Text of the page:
Q. What is the best way to approach a teacher when she uses negative comments in the classroom and doesn’t  admit to using them?  My son told me the teacher called the kids in class “pimple heads” and never praised them for doing anything well in class. The teacher has also called certain kids “immature,” and said they’re not ready for fifth grade. I really don’t like labeling, so I asked the teacher if she could focus on correcting the behavior vs. calling them “immature.”  She didn’t think anything was wrong with her approach and said she would not do anything differently based on one parent complaint. I mentioned that our job as teachers at home and school  is to build our kids’ self-esteem so when they do make mistakes, we don’t put them down.  Now, my son has it in his brain that he is “immature.”

How can I approach a teacher about her negative comments or behavior?  I am a social worker and have read parenting books and taken workshops on behavior modification so I know what is effective in terms of helping children improve their behavior. Also, is there a book you recommend on how to speak to teachers for parent conferences and other situations that come up during the year?  – Victoria, of Lomita, Calif.

A. Communication is challenging at all levels. As adults, we’ve found ways to armor ourselves and deflect comments that are harsh, said in frustration, or misdirected. However, when our children experience this kind of perceived negativity our instinct is to protect and defend.

Author and psychologist Wendy Mogel has written two books that remind me of other lessons my kids and grandkids benefit from – The Blessings of a Skinned Knee and The Blessing of a B Minus. I can’t change a teaching philosophy but I can work with my children to help them be aware of areas where they can grow and learn.

Start with writing prompts

A place to start is with your child’s awareness.  This will take some sorting and sifting.  Conversation prompts or writing prompts you could use with your son might look something like:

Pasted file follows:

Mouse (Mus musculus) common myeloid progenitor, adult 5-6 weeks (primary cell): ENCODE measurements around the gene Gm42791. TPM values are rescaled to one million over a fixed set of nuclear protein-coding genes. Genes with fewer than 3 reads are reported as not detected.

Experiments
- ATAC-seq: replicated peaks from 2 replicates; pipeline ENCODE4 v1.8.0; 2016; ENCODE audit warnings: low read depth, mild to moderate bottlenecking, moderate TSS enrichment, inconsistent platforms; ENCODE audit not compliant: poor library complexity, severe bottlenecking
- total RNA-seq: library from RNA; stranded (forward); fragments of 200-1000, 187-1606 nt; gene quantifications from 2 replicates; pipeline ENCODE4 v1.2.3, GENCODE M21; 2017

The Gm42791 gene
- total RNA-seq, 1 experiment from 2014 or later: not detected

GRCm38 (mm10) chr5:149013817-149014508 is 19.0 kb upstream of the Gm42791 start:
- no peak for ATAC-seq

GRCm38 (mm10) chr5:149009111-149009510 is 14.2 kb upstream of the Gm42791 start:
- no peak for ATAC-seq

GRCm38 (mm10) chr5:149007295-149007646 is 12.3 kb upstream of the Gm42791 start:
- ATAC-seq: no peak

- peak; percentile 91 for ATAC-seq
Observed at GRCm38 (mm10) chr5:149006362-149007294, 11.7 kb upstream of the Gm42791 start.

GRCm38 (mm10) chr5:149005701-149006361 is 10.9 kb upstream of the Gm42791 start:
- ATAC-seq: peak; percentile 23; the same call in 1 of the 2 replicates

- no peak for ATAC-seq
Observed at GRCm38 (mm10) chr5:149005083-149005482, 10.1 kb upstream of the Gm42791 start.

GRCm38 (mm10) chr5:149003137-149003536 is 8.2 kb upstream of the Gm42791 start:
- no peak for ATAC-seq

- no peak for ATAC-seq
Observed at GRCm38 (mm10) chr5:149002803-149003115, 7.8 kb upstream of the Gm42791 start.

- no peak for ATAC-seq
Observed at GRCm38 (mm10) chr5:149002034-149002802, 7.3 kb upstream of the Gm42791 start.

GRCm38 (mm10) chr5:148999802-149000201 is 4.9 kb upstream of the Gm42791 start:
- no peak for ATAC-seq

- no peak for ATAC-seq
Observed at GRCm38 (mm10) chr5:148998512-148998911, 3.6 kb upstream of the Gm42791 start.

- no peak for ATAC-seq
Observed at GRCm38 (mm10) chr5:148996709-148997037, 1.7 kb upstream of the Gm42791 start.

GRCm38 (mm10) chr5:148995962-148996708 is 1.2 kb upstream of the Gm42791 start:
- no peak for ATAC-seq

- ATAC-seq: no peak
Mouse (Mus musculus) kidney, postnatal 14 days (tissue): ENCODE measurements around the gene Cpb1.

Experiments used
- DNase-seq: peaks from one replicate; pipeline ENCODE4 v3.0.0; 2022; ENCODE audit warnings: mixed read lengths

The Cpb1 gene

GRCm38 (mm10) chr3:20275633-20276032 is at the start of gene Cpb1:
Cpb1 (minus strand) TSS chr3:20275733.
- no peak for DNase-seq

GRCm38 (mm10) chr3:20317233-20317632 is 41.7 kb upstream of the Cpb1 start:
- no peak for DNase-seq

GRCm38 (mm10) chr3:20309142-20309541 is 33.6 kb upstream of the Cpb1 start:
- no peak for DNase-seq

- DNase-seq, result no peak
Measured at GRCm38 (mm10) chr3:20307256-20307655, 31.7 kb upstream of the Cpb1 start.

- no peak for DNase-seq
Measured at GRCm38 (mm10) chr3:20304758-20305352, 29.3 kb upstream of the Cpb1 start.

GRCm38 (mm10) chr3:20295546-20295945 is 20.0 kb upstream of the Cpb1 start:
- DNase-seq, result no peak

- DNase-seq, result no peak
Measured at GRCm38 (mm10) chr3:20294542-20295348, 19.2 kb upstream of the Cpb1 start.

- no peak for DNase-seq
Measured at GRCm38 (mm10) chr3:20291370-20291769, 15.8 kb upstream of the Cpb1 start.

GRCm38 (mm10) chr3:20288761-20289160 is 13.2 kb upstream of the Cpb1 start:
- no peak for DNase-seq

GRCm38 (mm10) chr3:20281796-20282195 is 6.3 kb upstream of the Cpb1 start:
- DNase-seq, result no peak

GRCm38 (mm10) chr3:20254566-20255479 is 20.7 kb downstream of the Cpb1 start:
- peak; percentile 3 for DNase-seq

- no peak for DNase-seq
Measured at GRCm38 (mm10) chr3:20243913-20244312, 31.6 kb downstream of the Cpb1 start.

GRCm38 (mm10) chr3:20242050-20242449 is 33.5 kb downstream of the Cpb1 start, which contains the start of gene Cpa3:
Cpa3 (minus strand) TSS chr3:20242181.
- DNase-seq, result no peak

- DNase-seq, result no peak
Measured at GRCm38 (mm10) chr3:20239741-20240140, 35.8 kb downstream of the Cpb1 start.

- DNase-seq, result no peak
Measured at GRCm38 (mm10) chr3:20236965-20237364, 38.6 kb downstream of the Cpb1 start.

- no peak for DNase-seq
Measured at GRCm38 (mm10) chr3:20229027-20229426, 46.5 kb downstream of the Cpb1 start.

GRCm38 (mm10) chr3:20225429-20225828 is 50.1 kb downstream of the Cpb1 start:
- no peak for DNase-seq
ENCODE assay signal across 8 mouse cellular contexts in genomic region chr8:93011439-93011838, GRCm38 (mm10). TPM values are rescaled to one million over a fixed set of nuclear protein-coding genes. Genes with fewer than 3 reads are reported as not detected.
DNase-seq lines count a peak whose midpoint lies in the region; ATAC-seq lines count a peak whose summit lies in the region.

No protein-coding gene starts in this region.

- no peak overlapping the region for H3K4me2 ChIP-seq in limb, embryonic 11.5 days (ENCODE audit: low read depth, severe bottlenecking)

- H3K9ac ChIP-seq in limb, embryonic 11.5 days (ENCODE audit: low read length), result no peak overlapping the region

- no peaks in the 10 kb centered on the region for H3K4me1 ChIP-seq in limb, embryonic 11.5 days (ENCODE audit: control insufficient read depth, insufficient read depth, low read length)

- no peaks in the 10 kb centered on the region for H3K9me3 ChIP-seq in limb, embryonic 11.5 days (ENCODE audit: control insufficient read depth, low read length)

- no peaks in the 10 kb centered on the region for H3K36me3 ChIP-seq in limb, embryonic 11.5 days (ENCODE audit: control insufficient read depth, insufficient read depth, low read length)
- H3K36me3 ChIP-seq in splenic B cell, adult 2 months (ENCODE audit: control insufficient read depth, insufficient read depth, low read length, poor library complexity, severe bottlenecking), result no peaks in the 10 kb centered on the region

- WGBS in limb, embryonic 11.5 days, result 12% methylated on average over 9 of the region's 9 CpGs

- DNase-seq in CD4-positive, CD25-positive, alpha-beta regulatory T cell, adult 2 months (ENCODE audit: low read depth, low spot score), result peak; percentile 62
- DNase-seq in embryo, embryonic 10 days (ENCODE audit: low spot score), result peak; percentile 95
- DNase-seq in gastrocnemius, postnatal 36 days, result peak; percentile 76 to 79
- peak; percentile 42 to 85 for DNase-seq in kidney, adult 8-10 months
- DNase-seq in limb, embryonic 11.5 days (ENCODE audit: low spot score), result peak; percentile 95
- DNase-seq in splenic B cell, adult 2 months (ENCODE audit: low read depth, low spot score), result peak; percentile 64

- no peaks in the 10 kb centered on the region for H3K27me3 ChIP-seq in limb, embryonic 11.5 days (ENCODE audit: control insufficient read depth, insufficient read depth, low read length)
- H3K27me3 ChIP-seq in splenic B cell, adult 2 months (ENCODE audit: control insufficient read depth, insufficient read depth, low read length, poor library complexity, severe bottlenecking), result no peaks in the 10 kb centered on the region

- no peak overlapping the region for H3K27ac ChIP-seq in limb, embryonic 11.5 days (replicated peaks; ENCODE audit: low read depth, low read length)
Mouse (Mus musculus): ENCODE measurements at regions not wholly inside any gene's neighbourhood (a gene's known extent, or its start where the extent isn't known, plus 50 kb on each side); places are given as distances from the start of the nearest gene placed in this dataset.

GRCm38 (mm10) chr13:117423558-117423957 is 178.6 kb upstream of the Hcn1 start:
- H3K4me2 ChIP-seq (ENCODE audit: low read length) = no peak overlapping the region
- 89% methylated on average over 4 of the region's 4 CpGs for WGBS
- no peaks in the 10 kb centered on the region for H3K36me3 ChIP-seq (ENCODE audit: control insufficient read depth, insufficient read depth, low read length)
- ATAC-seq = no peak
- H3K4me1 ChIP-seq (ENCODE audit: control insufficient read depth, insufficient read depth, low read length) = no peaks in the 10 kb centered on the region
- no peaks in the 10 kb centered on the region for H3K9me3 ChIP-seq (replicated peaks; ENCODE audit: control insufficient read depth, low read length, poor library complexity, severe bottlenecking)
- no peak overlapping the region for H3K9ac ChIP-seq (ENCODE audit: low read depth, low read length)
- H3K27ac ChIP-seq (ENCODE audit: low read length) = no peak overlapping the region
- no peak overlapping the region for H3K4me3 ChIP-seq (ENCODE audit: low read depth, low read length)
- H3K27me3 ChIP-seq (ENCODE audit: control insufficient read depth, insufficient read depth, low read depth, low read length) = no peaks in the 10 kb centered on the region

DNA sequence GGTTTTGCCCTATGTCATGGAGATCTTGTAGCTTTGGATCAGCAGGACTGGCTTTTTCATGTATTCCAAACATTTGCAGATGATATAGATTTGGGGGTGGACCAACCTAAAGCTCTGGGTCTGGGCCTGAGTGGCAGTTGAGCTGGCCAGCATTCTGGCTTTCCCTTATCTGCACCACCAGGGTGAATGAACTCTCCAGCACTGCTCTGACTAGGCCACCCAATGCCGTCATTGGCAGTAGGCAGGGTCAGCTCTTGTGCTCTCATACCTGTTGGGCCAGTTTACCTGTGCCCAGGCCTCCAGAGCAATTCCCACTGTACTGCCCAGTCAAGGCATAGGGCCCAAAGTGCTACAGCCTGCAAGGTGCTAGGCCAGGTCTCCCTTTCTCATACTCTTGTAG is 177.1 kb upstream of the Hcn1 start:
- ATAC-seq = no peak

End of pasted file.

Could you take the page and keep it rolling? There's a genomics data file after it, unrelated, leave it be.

• “What seems to make Ms. Smith call you a “pimple head”? Is she trying to make a joke and get you to pay attention?”
  • “Do you think Ms. Smith is frustrated because you don’t seem to be listening?  What clues might you be giving her?  What are you doing when she says this?  Are you reading quietly, talking, or joking around?”
  • “How can you figure out what clues or signals you are sending your teacher?  What clues or signals does your teacher send you that help you know your actions need to change?”
  • “What prompts Mr. Jones to call you “immature?” Is he frustrated with something that is happening in the classroom?  What is that something? Are you in your seat or learning center when this happens?  What have you been doing when this happens?”
  • “What do you think “immature” means?”

Plan for parent-teacher conferences

Before you go to the parent-teacher conference, decide what your purpose is. Do you want to change the teacher?  Do you want to work with your child to help him navigate the system?

However flawed the system might be it’s what we have to work with. I would love to see your child’s teacher use specific vocabulary for classroom management and other areas of assessment. That’s a useful and specific goal. I would also like them to know you are working with your child to help him learn to ask clarifying questions and to be aware of his actions and how those actions affect the classroom climate.

Our kids will get teachers who are at different places in their ability and experience. Helping your child learn how to navigate the system is a great gift.  There will be a few skinned knees, but mastery of any skill – including self-reliance – means taking some tumbles and learning how to get up and carry on.

More information

Read this EdNews Parent post about how to make the most of a parent-teacher conference. And here’s another excellent tip sheet on asking the right questions of your teacher during conferences and conversations.

About our First Person series:

First Person is where Chalkbeat features personal essays by educators, students, parents, and others trying to improve public education. Read our submission guidelines here.